You Could Say DJ Herz Wasn't Quite Perfect, But He Can't Stop Dominating at High-A

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You Could Say DJ Herz Wasn’t Quite Perfect, But He Can’t Stop Dominating at High-A

Chicago Cubs

DJ Herz was not particularly sharp last night. Oh, but DJ Herz threw four no-hit innings last night.

This is where we are right now with my number five Cubs prospect, who just seems to exist with a larger margin for error than other professional baseball players. I watched the DJ start back this morning, with the knowledge of his “perfect” box score line in my head (4 IP, 0 H, 0 R, 0 BB, 4 K), and honestly came away pretty surprised. I’d never seen so many hitters foul balls off against Herz, and in fact, it was the second-worst start in his full-season career at generating whiffs. His control of the stuff was some of the best I’ve seen it, but the stuff itself wasn’t popping like a usual outing (as we know, all pitchers ebb and flow in that department).

Given the disconnect between how he looked and the results, though, I think it’s possible that High-A just isn’t the right challenge for the 21-year-old from Fayetteville. Across 2021-2022, Herz has now had six starts with the South Bend Cubs, yielding these numbers: 27 IP, 12 H, 2.00 ERA , 8 BB, 40 K. The numbers are particularly laughable in the three pitch-count-limited outings this year, where hitters are just 2-for-34, with a 37.8 strikeout rate that’s actually right in line with his career number (37.2).

We’re seeing that Herz has been able this season to get by with in-the-zone fastballs when behind in the count, with an occasionally-too-loopy changeup, or without great feel for the curveball. I think because his release point is so unique, hitters at the A-ball level just can’t square up the baseball. It’s diagonally rising, likely in a way that their eyes have never seen before.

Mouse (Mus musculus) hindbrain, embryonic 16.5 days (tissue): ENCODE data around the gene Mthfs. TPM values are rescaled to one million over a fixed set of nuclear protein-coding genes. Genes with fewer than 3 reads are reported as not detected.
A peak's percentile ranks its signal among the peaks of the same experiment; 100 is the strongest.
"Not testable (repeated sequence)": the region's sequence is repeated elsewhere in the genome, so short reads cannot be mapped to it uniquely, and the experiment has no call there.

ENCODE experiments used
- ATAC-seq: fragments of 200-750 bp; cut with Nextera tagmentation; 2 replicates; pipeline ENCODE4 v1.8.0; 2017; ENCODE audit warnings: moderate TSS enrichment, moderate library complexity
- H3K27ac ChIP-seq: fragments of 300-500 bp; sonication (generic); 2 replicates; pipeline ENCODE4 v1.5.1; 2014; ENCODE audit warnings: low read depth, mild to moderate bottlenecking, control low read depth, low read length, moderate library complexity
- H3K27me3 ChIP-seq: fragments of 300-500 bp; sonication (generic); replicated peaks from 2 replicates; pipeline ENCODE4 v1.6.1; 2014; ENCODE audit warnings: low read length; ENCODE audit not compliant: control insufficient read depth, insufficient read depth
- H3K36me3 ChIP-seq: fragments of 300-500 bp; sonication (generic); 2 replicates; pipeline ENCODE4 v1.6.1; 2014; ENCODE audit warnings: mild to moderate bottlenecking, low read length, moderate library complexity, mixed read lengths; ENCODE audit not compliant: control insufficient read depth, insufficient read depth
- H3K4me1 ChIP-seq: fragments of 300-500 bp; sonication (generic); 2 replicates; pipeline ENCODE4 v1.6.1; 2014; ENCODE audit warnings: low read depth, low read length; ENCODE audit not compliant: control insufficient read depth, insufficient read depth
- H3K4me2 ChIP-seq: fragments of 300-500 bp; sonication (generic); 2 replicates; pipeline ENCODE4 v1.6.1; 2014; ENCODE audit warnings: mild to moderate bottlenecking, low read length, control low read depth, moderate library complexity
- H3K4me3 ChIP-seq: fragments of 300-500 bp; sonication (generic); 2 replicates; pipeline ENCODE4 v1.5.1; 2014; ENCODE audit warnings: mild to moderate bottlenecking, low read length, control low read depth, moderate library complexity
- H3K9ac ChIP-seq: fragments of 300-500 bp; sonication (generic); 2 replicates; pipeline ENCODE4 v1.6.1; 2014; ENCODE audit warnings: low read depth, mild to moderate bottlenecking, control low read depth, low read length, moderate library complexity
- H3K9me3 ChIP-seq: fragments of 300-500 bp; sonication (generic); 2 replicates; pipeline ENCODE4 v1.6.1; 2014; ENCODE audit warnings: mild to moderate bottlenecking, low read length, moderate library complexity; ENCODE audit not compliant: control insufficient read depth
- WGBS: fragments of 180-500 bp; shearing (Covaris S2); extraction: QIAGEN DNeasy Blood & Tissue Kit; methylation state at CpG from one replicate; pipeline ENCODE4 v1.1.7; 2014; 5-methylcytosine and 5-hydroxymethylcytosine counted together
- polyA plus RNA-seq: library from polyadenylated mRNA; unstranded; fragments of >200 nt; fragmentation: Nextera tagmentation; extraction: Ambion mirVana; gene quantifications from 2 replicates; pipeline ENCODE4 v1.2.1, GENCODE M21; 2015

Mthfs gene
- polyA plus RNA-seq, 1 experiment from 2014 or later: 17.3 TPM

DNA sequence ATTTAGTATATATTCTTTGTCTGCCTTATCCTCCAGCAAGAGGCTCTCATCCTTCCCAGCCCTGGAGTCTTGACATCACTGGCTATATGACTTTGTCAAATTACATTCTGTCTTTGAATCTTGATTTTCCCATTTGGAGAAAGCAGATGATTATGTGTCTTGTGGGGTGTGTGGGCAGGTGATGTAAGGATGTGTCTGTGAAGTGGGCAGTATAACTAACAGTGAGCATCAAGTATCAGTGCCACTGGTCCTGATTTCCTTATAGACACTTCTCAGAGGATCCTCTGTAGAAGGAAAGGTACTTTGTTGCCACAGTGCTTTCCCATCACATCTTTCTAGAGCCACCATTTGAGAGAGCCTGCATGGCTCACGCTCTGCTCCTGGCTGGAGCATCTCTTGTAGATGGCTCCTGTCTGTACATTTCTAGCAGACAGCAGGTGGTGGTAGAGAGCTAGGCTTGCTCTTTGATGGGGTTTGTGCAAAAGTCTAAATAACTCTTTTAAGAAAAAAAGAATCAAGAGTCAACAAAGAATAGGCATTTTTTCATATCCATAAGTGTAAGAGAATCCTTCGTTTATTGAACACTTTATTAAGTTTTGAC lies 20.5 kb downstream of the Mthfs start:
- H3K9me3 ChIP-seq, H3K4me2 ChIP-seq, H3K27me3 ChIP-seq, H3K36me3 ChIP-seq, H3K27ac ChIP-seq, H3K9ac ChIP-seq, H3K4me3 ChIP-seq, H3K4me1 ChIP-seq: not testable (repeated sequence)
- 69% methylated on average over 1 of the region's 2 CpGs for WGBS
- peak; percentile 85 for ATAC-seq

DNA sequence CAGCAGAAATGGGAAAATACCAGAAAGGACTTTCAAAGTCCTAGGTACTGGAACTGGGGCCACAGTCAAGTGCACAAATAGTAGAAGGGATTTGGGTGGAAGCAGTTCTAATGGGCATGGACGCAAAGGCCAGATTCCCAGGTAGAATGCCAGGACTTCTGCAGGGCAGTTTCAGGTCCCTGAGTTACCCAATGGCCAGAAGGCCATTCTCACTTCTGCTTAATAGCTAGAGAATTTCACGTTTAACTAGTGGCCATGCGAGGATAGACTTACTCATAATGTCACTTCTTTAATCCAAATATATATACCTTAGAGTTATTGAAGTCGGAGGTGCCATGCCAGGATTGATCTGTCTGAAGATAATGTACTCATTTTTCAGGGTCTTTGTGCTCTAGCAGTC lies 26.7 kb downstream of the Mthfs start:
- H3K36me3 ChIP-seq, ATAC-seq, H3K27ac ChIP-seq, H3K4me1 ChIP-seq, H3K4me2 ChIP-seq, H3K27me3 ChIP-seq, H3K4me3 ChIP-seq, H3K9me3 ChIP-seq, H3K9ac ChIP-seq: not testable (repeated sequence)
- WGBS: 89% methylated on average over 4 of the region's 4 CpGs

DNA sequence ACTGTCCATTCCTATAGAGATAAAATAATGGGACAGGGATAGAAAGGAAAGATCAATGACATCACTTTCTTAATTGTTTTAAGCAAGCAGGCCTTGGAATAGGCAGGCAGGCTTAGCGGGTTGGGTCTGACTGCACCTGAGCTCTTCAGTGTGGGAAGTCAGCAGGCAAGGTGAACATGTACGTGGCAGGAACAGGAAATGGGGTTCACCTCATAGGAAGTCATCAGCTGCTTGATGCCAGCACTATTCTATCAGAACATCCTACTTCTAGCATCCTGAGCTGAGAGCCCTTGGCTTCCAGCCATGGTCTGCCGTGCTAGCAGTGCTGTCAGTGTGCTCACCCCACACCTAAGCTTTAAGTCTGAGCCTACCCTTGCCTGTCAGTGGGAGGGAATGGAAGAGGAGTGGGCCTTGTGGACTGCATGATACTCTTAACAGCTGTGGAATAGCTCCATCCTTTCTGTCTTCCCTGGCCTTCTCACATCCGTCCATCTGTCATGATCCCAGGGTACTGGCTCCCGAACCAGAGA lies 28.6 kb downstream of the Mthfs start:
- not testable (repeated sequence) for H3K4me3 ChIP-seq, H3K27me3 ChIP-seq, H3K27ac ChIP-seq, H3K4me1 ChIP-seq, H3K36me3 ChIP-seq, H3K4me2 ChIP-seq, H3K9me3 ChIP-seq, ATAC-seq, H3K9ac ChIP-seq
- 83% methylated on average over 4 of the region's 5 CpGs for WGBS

You’d think from looking at it, that Herz would particularly be a nightmare for left-handed hitters, but he’s actually trended to being a reverse platoon guy. We talked about it in his hometown start last season, which Max Thoma reminded me of on the broadcast yesterday, where he struck out all 10 right-handed hitters he faced. In 2022, we’ve seen the same thing. Check out the splits:

2022 vs RHH: 0-for-21, 1 BB, 13 K.

2022 vs LHH: 2-for-13, 1 BB, 1 K.

That very last number – the one strikeout in 15 left-handed batters – shocked me, and when combined with the .100 BABIP he’s allowed, does make me wonder if advocating for Herz’ promotion to Double-A is an overreaction after just 162 pitches this season. Baseball will humble you eventually, and like last year, maybe the Cubs are waiting for that teaching moment that comes with the inevitable bad outing.

On the other hand, maybe he’s just better than the competition in the Midwest League, and maybe the teaching moment(s) won’t come at that level? And maybe, at this point, it’s worth just moving him to where the challenges will come each outing.

I vote for the fun option.

Author: Bryan Smith

Bryan Smith is a Minor League Writer at Bleacher Nation, and you can find him on Twitter at @cubprospects.